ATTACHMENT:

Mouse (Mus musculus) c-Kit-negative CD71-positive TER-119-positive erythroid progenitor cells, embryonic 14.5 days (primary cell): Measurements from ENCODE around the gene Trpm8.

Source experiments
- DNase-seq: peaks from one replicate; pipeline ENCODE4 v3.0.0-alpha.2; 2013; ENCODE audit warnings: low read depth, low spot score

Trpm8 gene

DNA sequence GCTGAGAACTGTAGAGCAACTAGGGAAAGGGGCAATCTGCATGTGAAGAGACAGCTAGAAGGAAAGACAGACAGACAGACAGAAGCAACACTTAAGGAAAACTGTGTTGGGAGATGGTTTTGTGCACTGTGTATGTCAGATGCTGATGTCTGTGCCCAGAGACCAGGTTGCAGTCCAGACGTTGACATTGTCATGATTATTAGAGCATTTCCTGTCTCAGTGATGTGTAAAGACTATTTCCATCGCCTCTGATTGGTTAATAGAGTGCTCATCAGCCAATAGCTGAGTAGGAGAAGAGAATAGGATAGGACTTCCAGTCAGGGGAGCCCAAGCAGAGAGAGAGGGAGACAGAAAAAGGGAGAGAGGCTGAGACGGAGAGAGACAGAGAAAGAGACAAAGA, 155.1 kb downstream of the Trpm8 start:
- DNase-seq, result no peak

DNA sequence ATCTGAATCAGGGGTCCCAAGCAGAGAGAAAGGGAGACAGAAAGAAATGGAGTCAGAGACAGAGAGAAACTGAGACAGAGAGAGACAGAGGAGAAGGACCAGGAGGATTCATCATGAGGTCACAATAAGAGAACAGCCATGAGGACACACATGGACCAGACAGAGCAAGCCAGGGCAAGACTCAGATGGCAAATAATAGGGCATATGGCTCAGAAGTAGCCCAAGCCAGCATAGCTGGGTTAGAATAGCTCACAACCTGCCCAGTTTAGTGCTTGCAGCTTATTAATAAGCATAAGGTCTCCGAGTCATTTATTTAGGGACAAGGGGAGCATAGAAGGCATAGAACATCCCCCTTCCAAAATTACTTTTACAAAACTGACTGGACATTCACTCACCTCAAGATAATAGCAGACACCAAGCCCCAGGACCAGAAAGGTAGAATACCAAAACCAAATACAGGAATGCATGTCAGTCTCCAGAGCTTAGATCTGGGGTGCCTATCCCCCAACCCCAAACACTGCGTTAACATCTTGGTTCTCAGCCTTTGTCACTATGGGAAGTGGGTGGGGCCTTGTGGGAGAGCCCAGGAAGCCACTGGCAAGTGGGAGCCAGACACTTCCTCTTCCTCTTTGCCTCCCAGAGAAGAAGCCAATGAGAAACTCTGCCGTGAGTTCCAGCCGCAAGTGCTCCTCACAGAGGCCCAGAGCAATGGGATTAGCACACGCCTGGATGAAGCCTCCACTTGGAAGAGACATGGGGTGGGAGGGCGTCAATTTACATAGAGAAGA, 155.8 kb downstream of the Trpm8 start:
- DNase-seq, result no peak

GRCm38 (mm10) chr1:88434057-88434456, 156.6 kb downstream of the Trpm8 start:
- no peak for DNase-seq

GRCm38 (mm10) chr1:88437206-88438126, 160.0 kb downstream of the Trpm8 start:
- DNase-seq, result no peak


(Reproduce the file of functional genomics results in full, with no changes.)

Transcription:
Mouse (Mus musculus) c-Kit-negative CD71-positive TER-119-positive erythroid progenitor cells, embryonic 14.5 days (primary cell): Measurements from ENCODE around the gene Trpm8.

Source experiments
- DNase-seq: peaks from one replicate; pipeline ENCODE4 v3.0.0-alpha.2; 2013; ENCODE audit warnings: low read depth, low spot score

Trpm8 gene

DNA sequence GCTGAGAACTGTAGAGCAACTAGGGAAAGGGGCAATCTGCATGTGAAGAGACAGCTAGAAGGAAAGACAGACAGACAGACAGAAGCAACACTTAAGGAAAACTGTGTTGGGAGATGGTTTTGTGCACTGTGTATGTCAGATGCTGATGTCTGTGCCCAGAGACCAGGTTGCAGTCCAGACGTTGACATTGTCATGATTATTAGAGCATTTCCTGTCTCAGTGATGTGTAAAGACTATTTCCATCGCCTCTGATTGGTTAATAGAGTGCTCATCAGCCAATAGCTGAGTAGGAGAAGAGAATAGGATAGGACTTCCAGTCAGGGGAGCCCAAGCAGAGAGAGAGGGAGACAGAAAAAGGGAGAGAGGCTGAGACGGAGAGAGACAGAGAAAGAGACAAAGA, 155.1 kb downstream of the Trpm8 start:
- DNase-seq, result no peak

DNA sequence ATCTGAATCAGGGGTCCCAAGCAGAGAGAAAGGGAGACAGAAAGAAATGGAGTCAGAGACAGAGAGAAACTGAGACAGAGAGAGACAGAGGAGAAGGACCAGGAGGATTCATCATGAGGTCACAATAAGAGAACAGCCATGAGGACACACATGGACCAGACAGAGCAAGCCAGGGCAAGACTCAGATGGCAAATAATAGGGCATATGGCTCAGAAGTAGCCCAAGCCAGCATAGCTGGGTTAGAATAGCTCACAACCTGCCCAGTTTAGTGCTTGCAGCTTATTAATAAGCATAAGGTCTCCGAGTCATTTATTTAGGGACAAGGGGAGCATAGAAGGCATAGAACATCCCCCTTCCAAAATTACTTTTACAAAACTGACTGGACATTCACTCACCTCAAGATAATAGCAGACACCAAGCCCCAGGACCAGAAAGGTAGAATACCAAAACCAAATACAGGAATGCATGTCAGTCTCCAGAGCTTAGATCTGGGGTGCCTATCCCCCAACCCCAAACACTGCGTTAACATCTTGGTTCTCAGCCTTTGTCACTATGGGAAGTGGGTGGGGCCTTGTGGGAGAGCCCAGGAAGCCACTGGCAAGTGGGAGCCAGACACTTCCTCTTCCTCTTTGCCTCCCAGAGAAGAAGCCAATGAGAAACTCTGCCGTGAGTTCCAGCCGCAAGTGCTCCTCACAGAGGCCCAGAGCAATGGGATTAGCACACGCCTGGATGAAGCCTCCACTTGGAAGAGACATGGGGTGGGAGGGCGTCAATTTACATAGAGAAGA, 155.8 kb downstream of the Trpm8 start:
- DNase-seq, result no peak

GRCm38 (mm10) chr1:88434057-88434456, 156.6 kb downstream of the Trpm8 start:
- no peak for DNase-seq

GRCm38 (mm10) chr1:88437206-88438126, 160.0 kb downstream of the Trpm8 start:
- DNase-seq, result no peak